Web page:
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fbtwitterlinkedinvimeoflicker grey 14rssslideshare1
Collis, Alana E.C. (2008)
Languages: English
Types: Unknown
An introductory chapter discusses the steric block, RNase H and RNA interference antisense mechanisms and the application of antisense nucleic acids as therapeutic agents. Examples of existing chemical modifications of the sugar and backbone regions of nucleic acids are given, followed by the introduction of the vinylphosphonate modification. The vinylphosphonate has previously been examined in DNA and has been synthesised by either Pd(0) catalysed cross-coupling of an H-phosphonate with a vinyl bromide, or by the cross-metathesis of a vinylphosphonate with a terminal olefin. This thesis details the first examples of the vinylphosphonate modification in RNA. The initial aim of this project was the synthesis of a range of nucleosides where the 5'-C-O was replaced by a vinyl bromide carbon-carbon double bond. Starting from alpha-D-glucose, acid catalysed formation of the 1,2:5,6-diisopropylidene alpha-D-glucofuranose was carried out followed by protection of the 3-OH as an acetate. The 5,6-isopropylidene was then subjected to H5IO6 mediated one-pot hydrolysis-oxidative cleavage to obtain the 5-aldehyde. Wittig olefination using CBr4 and Ph3P led to the dibromo olefin which was then stereoselectively reduced using dimethyl phosphite and diisopropylamine to obtain the pure trans-vinyl bromide. Following hydrolysis of the acetate, the stereochemistry of the 3-OH was then inverted by sequential oxidation and reduction. With the correct stereochemistry, the 3-OH was protected as the 2-methylnaphthyl ether. The 1,2-isopropylidene moiety was then hydrolysed and acetylated to the bis-acetate which was subjected to Vorbruggen conditions obtaining the uridine (93%), adenosine (77%), cytidine (30) and guanosine (63%) vinyl bromide nucleosides. The 2'-OAc of the nucleosides were hydrolysed to the 2'-OH in yields of 74-92%. The uridine 2'-OH was protected as the 2'-OTBS ether (98%), analogous to the commercially available phosphoramidites used in automated oligonucleotide synthesis. Similarly, the adenosine and uridine nucleosides could also be blocked as the 2'-OMe (59% and 73% respectively). In the case of the uridine vinyl bromide, the 3'-O-(2-methylnaphthyl) protecting group was cleaved using DDQ, this then enabled the vinylphosphonate-linked uridine dinucleotides to be functionalised at the 3'-OH as the cyanoethyl phosphoramidite using N,N-diisopropyl-2-cyanoethyl-chlorophosphoramidite, DIPEA and DMAP in dichloromethane (2'-OTBS 74%, 2'-OMe 41%). These could then be used in automated solid phase oligonucleotide synthesis. The H-phosphonates were prepared in a single step form the commercially available phosphoramidites using a tetrazole. These were then coupled to the vinyl bromide nucleosides using standard conditions of Pd(OAc)2 (0.2 eq.), dppf (0.4 eq.) and propylene oxide (20 eq.) in THF at 70 oC in a sealed vial for 6 hours. A range of vinylphosphonate-linked dinucleotides were accessed in yields of 61-99%. A detailed experimental section at the end of this thesis describes the procedures used in the synthesis and the analysis of the structures obtained.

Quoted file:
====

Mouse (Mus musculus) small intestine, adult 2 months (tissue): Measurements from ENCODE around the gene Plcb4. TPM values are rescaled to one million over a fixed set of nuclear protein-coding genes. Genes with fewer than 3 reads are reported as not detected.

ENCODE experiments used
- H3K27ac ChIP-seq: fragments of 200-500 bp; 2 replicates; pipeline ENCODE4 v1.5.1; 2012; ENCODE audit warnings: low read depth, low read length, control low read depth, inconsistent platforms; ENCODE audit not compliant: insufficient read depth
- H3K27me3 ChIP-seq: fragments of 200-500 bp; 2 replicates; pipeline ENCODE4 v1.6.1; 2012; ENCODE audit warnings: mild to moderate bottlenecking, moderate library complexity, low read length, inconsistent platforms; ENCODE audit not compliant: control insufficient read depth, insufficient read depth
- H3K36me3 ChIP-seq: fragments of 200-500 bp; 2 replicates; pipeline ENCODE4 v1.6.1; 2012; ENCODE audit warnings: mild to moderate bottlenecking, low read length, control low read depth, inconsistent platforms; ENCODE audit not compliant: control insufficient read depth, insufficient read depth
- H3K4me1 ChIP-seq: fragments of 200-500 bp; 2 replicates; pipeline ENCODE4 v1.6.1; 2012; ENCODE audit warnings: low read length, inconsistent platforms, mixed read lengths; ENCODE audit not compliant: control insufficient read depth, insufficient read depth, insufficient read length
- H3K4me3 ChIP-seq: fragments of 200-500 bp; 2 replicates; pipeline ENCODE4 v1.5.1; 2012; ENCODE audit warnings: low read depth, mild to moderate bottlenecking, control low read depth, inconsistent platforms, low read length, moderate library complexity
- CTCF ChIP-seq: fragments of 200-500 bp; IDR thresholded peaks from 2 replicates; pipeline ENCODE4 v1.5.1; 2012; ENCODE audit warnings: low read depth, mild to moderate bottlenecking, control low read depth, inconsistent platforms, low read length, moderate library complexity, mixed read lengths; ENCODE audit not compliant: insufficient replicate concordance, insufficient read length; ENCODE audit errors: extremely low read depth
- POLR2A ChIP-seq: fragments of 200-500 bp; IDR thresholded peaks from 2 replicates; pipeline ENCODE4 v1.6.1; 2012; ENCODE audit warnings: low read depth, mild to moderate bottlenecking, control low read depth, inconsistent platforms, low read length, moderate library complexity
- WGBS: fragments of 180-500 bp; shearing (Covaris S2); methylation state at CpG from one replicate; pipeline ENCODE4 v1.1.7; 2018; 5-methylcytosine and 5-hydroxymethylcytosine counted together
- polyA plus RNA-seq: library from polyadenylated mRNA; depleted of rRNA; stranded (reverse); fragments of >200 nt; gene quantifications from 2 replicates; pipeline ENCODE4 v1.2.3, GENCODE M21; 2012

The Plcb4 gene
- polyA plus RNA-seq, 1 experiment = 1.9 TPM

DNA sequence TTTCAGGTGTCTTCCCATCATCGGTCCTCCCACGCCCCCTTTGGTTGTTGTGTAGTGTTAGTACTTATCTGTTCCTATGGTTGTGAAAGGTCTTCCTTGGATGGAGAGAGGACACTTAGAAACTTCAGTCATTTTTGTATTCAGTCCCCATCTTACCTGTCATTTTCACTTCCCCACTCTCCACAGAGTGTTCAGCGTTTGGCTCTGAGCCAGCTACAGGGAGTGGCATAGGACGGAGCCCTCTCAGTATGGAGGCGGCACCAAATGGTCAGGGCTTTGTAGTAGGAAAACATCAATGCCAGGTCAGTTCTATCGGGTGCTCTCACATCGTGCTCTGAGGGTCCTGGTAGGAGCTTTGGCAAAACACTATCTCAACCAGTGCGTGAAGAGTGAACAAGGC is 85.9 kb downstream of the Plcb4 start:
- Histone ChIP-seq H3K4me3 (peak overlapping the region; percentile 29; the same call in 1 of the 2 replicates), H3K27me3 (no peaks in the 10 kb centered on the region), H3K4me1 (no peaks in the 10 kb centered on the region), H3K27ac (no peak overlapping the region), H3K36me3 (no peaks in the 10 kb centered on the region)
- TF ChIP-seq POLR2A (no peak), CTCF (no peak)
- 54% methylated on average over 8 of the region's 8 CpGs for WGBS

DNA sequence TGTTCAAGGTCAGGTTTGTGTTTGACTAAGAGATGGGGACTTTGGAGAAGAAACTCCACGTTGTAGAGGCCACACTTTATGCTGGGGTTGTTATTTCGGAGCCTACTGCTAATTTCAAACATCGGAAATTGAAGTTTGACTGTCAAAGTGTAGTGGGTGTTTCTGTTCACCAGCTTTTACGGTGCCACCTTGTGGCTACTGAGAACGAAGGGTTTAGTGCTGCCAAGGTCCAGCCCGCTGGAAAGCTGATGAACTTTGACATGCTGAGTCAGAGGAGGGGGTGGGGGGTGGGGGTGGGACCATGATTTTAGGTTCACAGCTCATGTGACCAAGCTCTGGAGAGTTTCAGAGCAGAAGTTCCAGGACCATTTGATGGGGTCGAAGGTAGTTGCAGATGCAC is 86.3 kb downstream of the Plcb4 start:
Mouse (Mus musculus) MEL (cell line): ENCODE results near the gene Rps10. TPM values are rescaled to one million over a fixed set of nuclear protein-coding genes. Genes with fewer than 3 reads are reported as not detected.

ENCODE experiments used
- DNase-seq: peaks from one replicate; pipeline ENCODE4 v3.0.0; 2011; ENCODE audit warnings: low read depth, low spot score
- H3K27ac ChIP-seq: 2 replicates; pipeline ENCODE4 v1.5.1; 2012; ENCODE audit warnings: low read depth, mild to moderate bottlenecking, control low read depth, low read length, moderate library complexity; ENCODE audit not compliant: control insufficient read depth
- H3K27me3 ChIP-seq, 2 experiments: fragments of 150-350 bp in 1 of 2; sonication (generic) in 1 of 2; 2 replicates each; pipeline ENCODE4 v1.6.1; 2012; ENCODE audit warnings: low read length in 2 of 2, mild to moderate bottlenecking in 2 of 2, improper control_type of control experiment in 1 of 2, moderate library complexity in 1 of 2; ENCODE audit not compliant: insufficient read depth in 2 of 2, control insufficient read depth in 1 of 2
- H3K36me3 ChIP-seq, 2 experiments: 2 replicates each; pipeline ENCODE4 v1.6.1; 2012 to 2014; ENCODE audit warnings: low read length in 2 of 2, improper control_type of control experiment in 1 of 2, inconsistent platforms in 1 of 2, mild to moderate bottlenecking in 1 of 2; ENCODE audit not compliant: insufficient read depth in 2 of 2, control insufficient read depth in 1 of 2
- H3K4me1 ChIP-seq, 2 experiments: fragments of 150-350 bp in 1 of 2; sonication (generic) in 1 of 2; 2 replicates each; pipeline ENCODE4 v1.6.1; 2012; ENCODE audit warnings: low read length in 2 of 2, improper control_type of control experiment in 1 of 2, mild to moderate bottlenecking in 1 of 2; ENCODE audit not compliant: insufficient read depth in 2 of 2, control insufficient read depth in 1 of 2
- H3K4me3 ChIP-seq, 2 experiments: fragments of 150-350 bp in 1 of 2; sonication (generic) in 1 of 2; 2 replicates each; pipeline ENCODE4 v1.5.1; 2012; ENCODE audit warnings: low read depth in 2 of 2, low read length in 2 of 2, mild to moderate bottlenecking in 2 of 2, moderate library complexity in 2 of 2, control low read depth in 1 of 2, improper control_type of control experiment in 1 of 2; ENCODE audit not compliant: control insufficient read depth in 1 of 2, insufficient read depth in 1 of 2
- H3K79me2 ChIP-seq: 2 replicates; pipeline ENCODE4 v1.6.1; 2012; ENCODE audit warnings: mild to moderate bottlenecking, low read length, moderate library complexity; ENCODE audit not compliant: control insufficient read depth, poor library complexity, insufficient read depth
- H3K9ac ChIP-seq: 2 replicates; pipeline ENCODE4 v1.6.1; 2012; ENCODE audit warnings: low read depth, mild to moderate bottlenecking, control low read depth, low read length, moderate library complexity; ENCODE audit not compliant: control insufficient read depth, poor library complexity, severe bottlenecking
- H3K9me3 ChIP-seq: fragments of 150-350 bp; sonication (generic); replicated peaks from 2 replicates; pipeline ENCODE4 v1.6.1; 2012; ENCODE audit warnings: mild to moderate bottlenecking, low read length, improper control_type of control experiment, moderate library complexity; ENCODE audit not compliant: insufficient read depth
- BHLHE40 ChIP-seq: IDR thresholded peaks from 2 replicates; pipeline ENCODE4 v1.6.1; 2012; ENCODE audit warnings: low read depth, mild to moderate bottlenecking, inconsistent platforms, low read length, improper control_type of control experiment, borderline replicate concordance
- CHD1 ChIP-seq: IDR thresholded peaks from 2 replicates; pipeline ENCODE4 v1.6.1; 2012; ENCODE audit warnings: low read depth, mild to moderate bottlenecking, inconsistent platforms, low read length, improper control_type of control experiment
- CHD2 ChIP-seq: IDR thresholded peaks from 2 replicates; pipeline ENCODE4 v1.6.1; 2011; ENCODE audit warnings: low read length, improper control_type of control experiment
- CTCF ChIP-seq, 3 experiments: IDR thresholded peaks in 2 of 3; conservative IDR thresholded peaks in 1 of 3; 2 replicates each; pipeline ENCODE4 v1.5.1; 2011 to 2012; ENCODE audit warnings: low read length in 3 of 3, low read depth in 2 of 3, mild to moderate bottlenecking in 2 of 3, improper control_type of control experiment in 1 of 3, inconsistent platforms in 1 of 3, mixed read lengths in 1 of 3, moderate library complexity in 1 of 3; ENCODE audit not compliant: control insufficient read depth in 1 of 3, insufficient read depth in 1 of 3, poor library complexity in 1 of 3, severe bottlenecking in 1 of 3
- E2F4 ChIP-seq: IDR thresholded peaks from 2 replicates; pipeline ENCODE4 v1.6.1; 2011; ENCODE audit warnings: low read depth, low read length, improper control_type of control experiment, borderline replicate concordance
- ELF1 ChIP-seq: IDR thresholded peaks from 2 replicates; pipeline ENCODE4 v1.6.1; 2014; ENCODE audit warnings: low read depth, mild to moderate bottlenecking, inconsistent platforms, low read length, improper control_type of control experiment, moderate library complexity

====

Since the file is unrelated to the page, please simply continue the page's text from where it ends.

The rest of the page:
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    • 4.1 General Considerations 4.2 Synthesis of the Generic Vinyl Bromide 4.3 Vinyl Bromide Nucleosides 4.4 H-Phosphonates 4.5 Vinylphosphonate-linked Dinucleotides
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